Demand for meat is going to remain firm throughout the rest of 2018, and U.S. livestock producers will continue to see favorable feed prices. But livestock producers are going to be pressured on market prices for beef, hogs and poultry products because of increased production in most livestock sectors.
That’s the projection from USDA’s outlook for livestock and poultry released early Friday.
The beef, pork and broiler industries are all positioned for higher production and expansion. Exports also will rise for beef, pork and poultry products as well, USDA predicts.
Beef production will increase in 2018 as the total cattle inventory, cow herd and calf crop in 2017 all increased, even though a 4% decline year-over-year in heifer placements indicates a slower rate of expansion. The number of cattle-on-feed in feedlots as of Jan. 1 was 14 million head, up 7.2% from a year ago, but the number of cattle outside of feedlots was down 2.3% from a year earlier.
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Beef production in 2018 is forecast at 27.7 billion pounds, a 5.9% increase from 2017. Steer and heifer slaughter in 2018 is projected to be higher than 2017, as is the cow slaughter. Total commercial slaughter is projected to rise 4-5%, and carcass weights will increase as well as feedlot operators take advantage of relatively favorable feed costs for 2018.
Beef exports will top 3 billion pounds in 2018, up 5.7% from 2017. Asian markets are going strong with Japan, South Korea and Hong Kong as the leading markets, accounting for 57% of exports in 2017 and projected to continue to carry demand in 2018 as well.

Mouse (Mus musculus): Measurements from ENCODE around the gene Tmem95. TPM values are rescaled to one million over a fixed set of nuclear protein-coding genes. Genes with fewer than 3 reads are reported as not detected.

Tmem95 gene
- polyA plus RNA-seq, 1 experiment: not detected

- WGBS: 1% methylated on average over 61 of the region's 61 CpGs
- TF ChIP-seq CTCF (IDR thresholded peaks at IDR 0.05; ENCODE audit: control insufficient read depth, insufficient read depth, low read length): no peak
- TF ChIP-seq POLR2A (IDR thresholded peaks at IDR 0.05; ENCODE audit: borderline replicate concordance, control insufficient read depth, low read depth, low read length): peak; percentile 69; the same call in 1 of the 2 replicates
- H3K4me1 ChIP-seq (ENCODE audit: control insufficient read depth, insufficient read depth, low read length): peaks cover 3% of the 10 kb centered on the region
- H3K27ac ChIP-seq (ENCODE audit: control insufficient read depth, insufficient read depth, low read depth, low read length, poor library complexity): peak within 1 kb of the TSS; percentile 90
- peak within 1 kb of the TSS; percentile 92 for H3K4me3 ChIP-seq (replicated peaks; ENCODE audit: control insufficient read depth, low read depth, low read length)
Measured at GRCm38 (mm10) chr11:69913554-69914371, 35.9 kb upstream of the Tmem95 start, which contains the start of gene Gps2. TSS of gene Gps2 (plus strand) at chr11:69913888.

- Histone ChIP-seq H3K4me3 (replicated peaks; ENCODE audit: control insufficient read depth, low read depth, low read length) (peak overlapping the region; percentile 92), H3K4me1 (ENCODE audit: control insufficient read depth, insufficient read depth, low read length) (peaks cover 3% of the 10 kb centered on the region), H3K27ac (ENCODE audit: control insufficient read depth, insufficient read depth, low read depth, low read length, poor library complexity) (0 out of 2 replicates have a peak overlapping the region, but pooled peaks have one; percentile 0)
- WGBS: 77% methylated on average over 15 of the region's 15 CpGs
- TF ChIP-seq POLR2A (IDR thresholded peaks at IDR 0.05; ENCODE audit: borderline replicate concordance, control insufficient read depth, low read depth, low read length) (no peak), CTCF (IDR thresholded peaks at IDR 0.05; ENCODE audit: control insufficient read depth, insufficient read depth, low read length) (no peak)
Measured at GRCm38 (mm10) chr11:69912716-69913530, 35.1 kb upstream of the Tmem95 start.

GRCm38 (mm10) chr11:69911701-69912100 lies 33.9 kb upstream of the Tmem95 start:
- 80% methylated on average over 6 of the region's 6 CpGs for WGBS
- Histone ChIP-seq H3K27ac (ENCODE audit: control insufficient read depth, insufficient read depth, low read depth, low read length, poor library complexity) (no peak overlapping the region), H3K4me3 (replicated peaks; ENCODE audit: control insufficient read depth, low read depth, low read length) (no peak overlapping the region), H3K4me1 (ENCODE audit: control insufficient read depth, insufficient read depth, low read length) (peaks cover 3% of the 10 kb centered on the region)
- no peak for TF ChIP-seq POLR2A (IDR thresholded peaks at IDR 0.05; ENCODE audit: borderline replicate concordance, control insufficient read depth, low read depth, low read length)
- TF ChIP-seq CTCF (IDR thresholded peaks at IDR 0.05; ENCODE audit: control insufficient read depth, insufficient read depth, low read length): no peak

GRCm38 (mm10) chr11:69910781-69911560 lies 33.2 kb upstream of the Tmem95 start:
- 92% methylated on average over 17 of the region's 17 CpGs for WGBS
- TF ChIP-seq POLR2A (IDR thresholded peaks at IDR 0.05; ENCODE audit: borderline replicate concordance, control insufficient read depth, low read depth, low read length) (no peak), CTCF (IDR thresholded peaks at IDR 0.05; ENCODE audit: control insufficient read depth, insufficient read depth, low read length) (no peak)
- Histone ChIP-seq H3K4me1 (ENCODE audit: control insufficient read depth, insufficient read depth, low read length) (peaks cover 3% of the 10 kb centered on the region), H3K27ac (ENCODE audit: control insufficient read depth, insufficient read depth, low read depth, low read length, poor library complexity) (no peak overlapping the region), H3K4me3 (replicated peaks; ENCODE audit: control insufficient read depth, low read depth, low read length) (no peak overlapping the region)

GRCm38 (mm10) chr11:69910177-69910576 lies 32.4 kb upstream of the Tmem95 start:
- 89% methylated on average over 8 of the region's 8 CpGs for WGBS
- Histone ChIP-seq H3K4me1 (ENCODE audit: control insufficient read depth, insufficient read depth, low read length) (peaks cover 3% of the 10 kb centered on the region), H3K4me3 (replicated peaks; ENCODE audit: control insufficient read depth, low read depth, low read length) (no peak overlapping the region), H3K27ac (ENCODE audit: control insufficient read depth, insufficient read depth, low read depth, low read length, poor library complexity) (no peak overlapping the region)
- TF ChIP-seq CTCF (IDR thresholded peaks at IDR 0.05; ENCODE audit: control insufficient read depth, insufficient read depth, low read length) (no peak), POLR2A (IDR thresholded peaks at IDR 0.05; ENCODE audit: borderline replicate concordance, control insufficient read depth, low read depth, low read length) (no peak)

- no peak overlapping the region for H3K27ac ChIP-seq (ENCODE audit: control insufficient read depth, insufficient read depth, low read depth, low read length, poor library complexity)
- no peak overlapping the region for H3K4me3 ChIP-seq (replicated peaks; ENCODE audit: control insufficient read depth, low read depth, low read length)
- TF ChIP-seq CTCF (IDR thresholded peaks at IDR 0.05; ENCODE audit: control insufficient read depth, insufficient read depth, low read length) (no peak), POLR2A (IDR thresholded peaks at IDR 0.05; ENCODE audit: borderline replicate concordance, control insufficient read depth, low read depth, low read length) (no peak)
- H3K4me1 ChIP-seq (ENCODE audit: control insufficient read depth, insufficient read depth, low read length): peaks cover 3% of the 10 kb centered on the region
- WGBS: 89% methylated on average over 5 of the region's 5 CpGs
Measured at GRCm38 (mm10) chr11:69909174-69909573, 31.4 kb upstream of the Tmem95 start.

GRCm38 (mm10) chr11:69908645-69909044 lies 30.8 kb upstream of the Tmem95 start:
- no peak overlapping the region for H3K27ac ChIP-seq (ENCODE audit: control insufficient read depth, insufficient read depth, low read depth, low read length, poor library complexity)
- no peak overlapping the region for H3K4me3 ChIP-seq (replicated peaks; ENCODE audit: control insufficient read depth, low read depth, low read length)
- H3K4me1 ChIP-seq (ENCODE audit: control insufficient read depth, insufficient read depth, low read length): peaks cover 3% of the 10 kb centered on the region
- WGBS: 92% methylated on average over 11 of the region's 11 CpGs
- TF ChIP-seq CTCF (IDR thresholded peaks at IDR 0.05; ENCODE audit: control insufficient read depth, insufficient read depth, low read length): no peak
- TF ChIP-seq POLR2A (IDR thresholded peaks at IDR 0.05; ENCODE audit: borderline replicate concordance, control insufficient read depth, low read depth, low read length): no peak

The U.S. also will import 3 billion pounds of beef, up 1.2% from 2017. Higher shipments are expected from Australia and Mexico.
The five-area Nebraska steer price for 2018 is projected at $116 to $123 per hundredweight (cwt), down 2% on average from 2017. Prices bumped up in January, but will ease down into the spring as more cattle hit slaughter-ready weights.
Conditions remain favorable for growth in pork production as new slaughter plants are expected to come online to increase capacity throughout the year. Producers also are increasing the farrowing of sows, and increases in pig litter sizes will support larger swine production.
Pork production in 2018 is projected to reach 26.9 billion pounds, topping last year’s record. USDA sees increased slaughter inventories and heavier carcass weights boosting overall commercial pork production 5.1% higher than 2017.
Pork exports will reach 5.9 billion pounds, almost 5% higher than 2017 as well. Lower pork prices and firm global demand for meat proteins are expected to drive U.S. pork exports. Japan and Mexico, which accounted for 50% of U.S. pork exports last year, are expected to again see strong demand. South Korean exports also rose 29% in 2017 and are expected to remain strong as well.
Pork imports are projected at 1 billion pounds, down 10.2% from 2017.
U.S. hog prices are forecast at $47-$49 per cwt, down from the 2017 average of $50.48. Although demand will remain strong, higher production will put pressure to lower prices this year.
The broiler industry also is responding to good margins in the second half of 2017 and early 2018. Heavier bird weights and increased inventories are the primary factors behind more growth in the broiler sector.
Broiler production will increase 2.3% to 42.6 billion pounds in 2018. U.S. broiler exports are expected to increase 2.5% to nearly 7 billion pounds. Gains are expected from the reopening of the South Korean market in late 2017. Higher shipments to Sub-Saharan Africa, the Caribbean and Central America also will boost broiler exports.
Turkey production will decline slightly to 6 billion pounds. Producer margins declined in 2016 and continued in 2017, leading to lower production. Exports, though, will help boost the turkey sector. After rising 9% in 2017, exports will increase nearly 3.9% in 2018 to 645 million pounds. Mexico remains the largest market for U.S. turkey.
Egg production is projected at 8.9 billion dozen, up 2.1% from 2017. Egg exports will decline slightly to 320 million dozen.
Chris Clayton can be reached at Chris.Clayton@dtn.com
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